Atlantic Canada’s woodlot owners could benefit from the growing tendency of jurisdictions to require businesses to offset their carbon emissions, said Daimen Hardie, executive director and a co-founder of Sackville, N.B.-based Community Forests International.
Atlantic Canada has between 70,000 to 80,000 family woodlot owners who are ideally placed to form carbon offsetting partnerships with polluting companies, said Hardie.
He said carbon offset initiatives are being led by California, where companies that emit excessive carbon must pay a penalty or invest in projects that draw carbon from the atmosphere.
Read more in ENTREVESTOR: Initiatives could benefit local woodlot owners
by Carol Moreira, Chronicle Herald Feb 8 (Feb 9 print ed)
Hardie said that “in order to access the regulated carbon markets, Atlantic Canada would need to sign up to the standards outlined in the Western Climate Initiative (WCI)”.
So the big question is whether the governments in N.B. and N.S., which have a history of supporting Industrial Forestry/clearcutting in a myriad of ways would take the steps necessary to enable private woodlot owners to benefit from carbon offsets.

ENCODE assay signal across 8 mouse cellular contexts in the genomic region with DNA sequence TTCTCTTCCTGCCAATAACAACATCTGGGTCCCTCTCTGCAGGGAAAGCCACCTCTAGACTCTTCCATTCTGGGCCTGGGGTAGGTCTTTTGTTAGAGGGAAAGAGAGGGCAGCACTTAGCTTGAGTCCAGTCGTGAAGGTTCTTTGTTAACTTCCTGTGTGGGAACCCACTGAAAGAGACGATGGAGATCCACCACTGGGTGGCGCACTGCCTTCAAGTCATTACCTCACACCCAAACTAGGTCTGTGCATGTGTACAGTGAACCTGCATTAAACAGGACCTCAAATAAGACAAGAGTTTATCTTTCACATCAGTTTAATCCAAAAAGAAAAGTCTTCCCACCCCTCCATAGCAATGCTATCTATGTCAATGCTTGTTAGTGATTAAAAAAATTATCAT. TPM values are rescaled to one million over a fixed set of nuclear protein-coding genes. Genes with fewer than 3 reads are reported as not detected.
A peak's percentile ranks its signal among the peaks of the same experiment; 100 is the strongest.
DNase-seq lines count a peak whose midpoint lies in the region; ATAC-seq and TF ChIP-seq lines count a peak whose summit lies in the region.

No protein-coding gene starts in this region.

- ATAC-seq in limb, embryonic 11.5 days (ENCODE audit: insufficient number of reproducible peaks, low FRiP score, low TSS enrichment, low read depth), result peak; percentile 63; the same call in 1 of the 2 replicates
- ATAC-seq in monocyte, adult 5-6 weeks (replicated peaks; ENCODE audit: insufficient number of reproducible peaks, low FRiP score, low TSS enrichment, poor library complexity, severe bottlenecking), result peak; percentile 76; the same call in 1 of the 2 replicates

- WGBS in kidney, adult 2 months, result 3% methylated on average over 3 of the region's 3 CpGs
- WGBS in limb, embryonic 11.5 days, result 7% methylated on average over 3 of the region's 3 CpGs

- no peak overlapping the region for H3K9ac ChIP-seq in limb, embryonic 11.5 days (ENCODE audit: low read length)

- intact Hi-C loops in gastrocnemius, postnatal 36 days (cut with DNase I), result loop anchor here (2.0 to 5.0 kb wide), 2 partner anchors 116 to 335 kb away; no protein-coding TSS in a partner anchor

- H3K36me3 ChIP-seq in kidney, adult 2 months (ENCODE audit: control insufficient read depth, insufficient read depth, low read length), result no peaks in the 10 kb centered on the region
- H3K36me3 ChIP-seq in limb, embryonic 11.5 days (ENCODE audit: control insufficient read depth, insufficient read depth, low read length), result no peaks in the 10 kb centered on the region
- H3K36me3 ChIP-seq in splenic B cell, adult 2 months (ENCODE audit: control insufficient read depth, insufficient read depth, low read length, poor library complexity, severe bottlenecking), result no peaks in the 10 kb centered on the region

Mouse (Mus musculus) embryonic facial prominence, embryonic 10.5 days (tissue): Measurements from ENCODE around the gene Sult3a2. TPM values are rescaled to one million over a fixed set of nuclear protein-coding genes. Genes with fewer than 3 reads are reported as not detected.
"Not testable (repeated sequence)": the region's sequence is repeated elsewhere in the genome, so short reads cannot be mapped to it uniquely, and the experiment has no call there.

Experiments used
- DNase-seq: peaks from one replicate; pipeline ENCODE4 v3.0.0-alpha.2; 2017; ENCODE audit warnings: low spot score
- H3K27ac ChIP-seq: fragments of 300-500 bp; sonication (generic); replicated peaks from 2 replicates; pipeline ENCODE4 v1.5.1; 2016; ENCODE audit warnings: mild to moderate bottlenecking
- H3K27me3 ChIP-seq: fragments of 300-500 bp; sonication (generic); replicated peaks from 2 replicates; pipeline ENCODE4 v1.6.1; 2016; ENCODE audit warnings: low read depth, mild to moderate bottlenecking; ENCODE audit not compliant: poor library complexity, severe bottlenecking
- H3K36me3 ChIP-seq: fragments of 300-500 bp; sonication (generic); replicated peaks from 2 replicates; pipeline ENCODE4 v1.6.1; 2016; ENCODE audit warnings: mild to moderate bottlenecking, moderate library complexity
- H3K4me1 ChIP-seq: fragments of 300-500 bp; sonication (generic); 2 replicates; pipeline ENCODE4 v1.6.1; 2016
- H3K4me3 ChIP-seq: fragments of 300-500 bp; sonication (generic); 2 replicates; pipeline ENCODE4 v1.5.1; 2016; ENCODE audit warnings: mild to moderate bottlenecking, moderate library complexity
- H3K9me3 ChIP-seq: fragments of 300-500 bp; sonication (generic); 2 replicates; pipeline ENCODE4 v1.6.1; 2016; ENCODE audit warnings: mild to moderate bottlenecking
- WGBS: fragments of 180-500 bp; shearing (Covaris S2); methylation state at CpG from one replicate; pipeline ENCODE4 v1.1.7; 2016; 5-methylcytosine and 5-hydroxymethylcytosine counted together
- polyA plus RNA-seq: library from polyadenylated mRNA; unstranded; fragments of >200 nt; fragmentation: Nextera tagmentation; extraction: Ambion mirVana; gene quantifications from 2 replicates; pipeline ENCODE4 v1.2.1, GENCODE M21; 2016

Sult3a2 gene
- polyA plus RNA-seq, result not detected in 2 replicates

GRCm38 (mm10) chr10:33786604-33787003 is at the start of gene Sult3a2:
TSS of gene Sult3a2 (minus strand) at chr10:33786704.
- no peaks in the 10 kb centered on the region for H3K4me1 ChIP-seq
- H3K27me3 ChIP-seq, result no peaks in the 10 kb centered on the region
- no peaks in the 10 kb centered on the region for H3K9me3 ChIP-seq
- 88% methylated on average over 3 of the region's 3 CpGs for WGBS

Clearcutting would NOT be compatible with carbon offsets; as Dale Prest says “we can cut every single tree we have, just not all at once.”
In Nova Scotia, Dale Prest has made the Liberal government well aware of these opportunities – view
Carbon pricing: Making it happen for Nova Scotia woodland owners
Dale Prest NSWOOA Newsletter Nov 2017
Dale Prest: Open Up NS Cap & Trade to accommodate forest carbon capture (post, Nov 23, 2017).
Cap and Trade could provide major incentive NOT to clearcut (post, Nov 18, 2017)
But Nova Scotia has chosen a Nova Scotia-only Cap & Trade system.
Clearly, enabling private woodlot owners to benefit from carbon offsets would run counter to Industrial Forestry practices, but could benefit private woodlot owners and forests and wildlife and Nova Scotians – and the Planet.